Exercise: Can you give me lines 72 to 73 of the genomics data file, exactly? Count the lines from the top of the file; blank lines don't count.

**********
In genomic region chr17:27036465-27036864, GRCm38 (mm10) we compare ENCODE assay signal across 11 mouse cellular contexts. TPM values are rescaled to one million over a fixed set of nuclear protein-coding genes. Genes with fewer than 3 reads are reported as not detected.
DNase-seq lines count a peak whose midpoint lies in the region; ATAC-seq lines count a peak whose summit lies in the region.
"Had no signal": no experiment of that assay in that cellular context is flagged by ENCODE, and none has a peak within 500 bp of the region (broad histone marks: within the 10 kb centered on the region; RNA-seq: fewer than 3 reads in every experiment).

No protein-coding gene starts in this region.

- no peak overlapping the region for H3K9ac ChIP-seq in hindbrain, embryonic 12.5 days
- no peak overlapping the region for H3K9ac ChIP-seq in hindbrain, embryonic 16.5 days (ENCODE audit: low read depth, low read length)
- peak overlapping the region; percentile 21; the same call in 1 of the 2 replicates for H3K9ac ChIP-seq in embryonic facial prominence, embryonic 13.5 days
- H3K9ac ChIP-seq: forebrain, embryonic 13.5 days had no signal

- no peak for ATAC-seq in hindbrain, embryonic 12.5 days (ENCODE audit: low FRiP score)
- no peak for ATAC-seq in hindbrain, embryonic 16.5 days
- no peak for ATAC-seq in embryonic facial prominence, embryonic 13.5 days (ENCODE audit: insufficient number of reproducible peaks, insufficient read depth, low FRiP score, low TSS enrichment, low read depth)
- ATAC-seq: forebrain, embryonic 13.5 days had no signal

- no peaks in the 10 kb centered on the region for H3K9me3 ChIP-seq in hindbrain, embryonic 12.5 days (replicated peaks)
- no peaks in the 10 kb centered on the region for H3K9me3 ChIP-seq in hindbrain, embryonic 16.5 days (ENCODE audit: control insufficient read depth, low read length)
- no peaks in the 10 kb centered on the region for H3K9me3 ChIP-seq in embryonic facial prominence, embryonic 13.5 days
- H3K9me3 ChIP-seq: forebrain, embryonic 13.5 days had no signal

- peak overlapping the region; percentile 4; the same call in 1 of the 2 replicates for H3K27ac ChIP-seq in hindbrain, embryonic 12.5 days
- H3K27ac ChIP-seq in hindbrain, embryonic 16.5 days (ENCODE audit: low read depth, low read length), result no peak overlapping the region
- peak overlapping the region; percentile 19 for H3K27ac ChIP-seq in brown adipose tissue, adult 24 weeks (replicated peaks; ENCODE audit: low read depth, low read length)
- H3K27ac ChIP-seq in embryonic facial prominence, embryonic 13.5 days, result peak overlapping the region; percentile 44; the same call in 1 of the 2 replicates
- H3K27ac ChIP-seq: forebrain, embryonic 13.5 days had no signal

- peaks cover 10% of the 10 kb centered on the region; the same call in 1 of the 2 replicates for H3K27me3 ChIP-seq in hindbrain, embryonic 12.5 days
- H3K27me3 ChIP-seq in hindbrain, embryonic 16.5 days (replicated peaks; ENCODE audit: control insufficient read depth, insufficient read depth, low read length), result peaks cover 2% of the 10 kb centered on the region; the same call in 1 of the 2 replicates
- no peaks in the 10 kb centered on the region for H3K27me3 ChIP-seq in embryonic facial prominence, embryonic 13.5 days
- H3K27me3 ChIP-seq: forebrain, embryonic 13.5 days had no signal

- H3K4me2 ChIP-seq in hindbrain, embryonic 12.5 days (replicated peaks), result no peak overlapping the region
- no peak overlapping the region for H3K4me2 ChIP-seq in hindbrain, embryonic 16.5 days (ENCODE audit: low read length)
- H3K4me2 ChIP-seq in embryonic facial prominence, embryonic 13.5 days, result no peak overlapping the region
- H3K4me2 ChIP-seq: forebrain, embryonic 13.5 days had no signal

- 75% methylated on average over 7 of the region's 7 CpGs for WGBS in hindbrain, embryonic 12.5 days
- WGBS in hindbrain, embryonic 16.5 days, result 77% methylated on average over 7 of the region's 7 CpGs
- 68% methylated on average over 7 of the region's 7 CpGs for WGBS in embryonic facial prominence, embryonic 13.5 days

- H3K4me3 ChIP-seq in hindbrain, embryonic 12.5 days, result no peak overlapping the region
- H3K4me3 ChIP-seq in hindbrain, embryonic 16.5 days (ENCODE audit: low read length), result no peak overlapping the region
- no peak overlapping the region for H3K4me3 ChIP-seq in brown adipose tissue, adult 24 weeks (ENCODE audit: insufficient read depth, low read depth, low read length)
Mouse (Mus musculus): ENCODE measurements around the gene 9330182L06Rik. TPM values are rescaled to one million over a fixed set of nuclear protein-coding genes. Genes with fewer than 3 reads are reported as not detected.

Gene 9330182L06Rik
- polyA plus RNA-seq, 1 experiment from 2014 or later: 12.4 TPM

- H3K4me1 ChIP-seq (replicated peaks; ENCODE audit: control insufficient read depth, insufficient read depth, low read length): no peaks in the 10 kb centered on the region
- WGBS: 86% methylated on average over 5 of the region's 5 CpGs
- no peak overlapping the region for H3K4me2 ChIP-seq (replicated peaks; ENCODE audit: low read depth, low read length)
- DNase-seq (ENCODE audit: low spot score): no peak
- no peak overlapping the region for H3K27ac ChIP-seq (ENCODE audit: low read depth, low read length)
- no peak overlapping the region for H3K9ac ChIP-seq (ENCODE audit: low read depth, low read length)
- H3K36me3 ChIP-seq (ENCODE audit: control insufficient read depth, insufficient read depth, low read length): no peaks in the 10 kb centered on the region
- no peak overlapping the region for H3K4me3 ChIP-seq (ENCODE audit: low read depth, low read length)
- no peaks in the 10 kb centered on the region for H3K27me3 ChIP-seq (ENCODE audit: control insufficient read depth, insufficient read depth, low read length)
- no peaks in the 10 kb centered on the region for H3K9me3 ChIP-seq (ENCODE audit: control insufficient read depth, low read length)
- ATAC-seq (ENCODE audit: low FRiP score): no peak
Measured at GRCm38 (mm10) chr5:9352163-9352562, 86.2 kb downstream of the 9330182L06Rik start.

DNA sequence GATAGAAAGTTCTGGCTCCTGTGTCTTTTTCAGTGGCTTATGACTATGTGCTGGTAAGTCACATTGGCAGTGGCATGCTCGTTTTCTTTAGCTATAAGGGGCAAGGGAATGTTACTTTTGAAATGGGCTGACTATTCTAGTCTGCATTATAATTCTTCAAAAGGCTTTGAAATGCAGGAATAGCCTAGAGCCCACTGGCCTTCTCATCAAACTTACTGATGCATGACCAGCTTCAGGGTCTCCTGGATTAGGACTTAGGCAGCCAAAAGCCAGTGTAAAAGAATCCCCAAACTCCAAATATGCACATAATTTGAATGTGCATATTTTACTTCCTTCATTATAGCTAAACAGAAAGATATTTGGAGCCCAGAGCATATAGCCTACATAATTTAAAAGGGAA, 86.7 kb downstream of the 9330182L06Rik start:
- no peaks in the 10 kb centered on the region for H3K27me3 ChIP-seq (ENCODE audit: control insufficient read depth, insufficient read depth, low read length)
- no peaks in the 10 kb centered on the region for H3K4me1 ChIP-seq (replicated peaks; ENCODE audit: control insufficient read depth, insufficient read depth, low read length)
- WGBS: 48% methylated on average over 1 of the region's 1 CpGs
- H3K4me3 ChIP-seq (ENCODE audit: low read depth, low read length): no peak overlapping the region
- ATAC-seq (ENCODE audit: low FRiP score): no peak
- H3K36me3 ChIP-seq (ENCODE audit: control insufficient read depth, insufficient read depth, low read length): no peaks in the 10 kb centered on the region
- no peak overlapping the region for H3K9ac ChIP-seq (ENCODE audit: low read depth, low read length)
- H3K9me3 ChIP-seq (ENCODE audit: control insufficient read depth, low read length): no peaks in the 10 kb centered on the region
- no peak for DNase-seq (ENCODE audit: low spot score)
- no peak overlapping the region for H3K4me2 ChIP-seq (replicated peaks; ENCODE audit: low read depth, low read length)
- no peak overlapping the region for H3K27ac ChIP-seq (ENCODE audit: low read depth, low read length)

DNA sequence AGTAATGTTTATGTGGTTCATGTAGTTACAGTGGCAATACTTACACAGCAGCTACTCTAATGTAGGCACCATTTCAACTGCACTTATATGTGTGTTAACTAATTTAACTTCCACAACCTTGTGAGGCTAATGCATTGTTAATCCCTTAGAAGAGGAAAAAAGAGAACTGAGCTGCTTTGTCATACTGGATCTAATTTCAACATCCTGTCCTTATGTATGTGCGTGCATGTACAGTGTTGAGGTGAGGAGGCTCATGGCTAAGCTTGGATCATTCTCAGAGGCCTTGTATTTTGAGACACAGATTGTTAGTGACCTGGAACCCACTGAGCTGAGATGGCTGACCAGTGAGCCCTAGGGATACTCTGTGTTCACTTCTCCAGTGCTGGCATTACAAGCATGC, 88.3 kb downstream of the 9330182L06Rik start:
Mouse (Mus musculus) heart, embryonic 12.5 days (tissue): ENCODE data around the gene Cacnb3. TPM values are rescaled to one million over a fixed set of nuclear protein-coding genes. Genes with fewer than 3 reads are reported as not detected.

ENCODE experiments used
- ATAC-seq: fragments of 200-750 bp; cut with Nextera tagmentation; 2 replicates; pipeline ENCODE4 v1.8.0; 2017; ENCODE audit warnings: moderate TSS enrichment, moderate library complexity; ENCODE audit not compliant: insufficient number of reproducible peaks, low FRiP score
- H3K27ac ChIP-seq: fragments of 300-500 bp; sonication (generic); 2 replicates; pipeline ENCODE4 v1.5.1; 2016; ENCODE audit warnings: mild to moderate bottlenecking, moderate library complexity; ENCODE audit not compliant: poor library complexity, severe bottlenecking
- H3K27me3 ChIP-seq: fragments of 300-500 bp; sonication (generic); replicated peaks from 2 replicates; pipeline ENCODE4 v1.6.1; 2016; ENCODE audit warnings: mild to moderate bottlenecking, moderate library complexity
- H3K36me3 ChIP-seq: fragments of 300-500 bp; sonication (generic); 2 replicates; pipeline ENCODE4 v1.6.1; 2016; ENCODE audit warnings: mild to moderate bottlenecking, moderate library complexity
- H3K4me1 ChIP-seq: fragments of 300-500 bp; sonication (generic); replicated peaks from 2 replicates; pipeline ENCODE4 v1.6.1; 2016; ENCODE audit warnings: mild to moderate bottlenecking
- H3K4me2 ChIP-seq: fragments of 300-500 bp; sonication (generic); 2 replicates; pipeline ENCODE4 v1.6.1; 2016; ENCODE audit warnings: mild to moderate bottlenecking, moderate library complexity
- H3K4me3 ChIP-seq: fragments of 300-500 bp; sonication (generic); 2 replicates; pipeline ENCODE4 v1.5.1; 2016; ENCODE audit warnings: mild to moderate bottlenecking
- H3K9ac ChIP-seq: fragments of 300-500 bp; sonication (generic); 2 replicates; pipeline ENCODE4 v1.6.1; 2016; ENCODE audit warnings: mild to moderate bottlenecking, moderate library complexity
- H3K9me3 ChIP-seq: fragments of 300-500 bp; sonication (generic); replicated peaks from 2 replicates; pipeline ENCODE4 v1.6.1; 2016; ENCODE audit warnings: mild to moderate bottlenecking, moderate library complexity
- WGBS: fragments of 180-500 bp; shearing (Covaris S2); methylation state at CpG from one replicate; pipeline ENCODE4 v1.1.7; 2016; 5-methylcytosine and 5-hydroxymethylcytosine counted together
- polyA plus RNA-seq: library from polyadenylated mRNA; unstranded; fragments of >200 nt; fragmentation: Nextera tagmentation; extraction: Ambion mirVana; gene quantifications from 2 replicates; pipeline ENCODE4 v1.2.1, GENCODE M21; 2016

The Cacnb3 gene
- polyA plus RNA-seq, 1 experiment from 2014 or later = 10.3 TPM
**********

- H3K4me3 ChIP-seq: fragments of 300-500 bp; sonication (generic); 2 replicates; pipeline ENCODE4 v1.5.1; 2016; ENCODE audit warnings: mild to moderate bottlenecking
- H3K9ac ChIP-seq: fragments of 300-500 bp; sonication (generic); 2 replicates; pipeline ENCODE4 v1.6.1; 2016; ENCODE audit warnings: mild to moderate bottlenecking, moderate library complexity